What I’m Like: I like to eat with a spoon, even if I spill. And I will spill, spill, and spill. I will explore everything high and low, so please keep me safe. I may have temper tantrums because I have no other way of expressing my feelings or frustrations. Sometimes I’m fearful and cling to you. I like to have evening routines: music, story, and bath time. I like balls, blocks, pull toys, push toys, take apart toys, put together toys, and cuddles. Sometimes I say “No” and mean it. By eighteen months I can walk well by myself, although I fall a lot. I may jump. I say lots of words, especially the word “mine”—because everything is mine! I like it when we play outside or go to a park. I like being with other children. I try to take off my shoes and socks. I like to build with blocks.
What I Need: Let me touch things. Let me try new things with your help, if I need it. I need firm limits and consistency. Please give me praise. The more you talk with me, the earlier I will tell you how I feel and what I need. I need you to observe me and to understand why I’m upset or mad. I need your understanding and patience. I want a routine. I need you to not mind the mess I sometimes make. I need you to say I’m sorry if you made a mistake. And please read to me over and over again!
If I want it, it’s mine. If I give it to you and change my mind later, it’s mine. If I take it away from you, it’s mine. If it’s mine it will never belong to anybody else, no matter what. If we are building something together, all the pieces are mine. If it looks just like mine, it’s mine.
During the next stage of life, your child is beginning to define himself. Look for child care activities that spur his imagination and vocabulary. During the toddler years, children get into everything, so do your best to ?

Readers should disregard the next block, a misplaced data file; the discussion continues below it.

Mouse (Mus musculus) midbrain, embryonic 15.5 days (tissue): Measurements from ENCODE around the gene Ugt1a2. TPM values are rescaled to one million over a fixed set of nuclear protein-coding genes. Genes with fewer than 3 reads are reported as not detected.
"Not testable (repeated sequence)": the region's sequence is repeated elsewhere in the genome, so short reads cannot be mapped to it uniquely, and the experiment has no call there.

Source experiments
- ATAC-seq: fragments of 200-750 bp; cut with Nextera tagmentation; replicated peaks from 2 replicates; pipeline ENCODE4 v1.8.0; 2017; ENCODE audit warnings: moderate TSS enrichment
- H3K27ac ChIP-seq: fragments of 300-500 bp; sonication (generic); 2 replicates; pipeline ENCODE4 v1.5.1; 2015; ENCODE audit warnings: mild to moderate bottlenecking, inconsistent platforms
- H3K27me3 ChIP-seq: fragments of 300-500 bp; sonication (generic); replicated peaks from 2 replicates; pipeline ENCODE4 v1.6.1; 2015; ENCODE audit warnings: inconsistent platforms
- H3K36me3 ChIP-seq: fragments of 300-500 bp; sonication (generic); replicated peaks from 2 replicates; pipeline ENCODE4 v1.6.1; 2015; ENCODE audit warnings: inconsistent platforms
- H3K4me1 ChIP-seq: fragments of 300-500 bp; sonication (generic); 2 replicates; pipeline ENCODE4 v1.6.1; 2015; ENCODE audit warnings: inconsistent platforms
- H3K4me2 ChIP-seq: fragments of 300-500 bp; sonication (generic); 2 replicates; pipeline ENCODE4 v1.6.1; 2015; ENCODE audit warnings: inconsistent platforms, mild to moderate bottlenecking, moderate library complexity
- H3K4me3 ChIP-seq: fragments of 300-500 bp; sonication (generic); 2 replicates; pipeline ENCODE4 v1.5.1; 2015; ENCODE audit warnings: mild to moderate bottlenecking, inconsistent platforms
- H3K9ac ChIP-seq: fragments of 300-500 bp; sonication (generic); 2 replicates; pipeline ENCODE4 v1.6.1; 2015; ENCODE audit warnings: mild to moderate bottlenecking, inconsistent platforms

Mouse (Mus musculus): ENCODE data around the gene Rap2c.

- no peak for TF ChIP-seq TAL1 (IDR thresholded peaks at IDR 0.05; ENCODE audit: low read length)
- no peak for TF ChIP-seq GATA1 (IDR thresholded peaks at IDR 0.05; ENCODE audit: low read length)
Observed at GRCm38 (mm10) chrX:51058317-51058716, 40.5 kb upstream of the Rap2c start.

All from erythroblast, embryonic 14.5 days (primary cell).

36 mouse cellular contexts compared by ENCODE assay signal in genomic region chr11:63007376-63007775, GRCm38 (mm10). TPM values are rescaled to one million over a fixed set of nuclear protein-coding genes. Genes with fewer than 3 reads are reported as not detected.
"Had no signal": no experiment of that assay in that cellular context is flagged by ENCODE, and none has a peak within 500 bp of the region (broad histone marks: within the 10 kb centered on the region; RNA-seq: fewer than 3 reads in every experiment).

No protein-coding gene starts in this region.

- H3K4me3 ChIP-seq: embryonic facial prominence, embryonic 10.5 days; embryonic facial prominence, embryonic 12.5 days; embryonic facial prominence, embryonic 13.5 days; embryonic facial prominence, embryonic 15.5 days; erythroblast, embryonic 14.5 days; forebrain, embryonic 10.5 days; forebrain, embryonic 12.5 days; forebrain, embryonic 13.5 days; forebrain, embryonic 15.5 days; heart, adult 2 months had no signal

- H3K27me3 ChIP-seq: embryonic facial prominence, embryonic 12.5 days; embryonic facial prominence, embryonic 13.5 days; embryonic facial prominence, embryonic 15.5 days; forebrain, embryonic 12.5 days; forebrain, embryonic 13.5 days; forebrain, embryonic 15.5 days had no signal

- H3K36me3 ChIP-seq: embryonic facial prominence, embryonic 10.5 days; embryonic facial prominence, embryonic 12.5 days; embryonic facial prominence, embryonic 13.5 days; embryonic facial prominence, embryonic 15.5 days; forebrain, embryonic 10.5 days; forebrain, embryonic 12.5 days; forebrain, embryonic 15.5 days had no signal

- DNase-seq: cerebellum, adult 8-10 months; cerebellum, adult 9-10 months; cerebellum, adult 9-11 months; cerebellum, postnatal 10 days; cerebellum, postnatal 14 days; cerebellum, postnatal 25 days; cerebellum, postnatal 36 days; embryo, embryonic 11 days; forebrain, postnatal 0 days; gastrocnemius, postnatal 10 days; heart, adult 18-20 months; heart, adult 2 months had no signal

What I’m Like: I’m in an active stage, running, hopping, jumping, and climbing. I love to question “Why?” and “How?” I’m interested in numbers and the world around me. I enjoy playing with my friends. I like to be creative with my drawings, and I may like my pictures to be different from everyone else’s. I’m curious about “sleepovers” but am not sure if I’m ready yet. I may want to be just like my older sister or brother. I am proud that I am so BIG now!
What I Need: I need to explore, to try out, and to test limits. Giving me room to grow doesn’t mean letting me do everything. I need reasonable limits set for my own protection and for others. Let me know clearly what is or isn’t to be expected. I need to learn to give and take and play well with others. I need to be read to, talked to, and listened to. I need to be given choices and to learn things in my own way. Label objects and describe what’s happening to me so I can learn new words and things.
What I’m Like: I’m slowing a little in growth. I have good motor control, but my small muscles aren’t as developed as my large muscles for jumping. My activity level is high and my play has direction. I like writing my name, drawing pictures, making projects, and going to the library. I’m more interested now in doing group activities, sharing things and my feelings. I like quiet time away from the other kids from time to time. I may be anxious to begin kindergarten.
What I Need: I need the opportunity for plenty of active play. I need to do things for myself. I like to have choices in how I learn new things. But most of all, I need your love and assurance that I’m important. I need time, patience, understanding, and genuine attention. I am learning about who I am and how I fit in with others. I need to know how I am doing in a positive way. I understand more about things and how they work, so you can give me a more detailed answer. I have a big imagination and pretend a lot. Although I’m becoming taller, your lap is still one of my favorite places.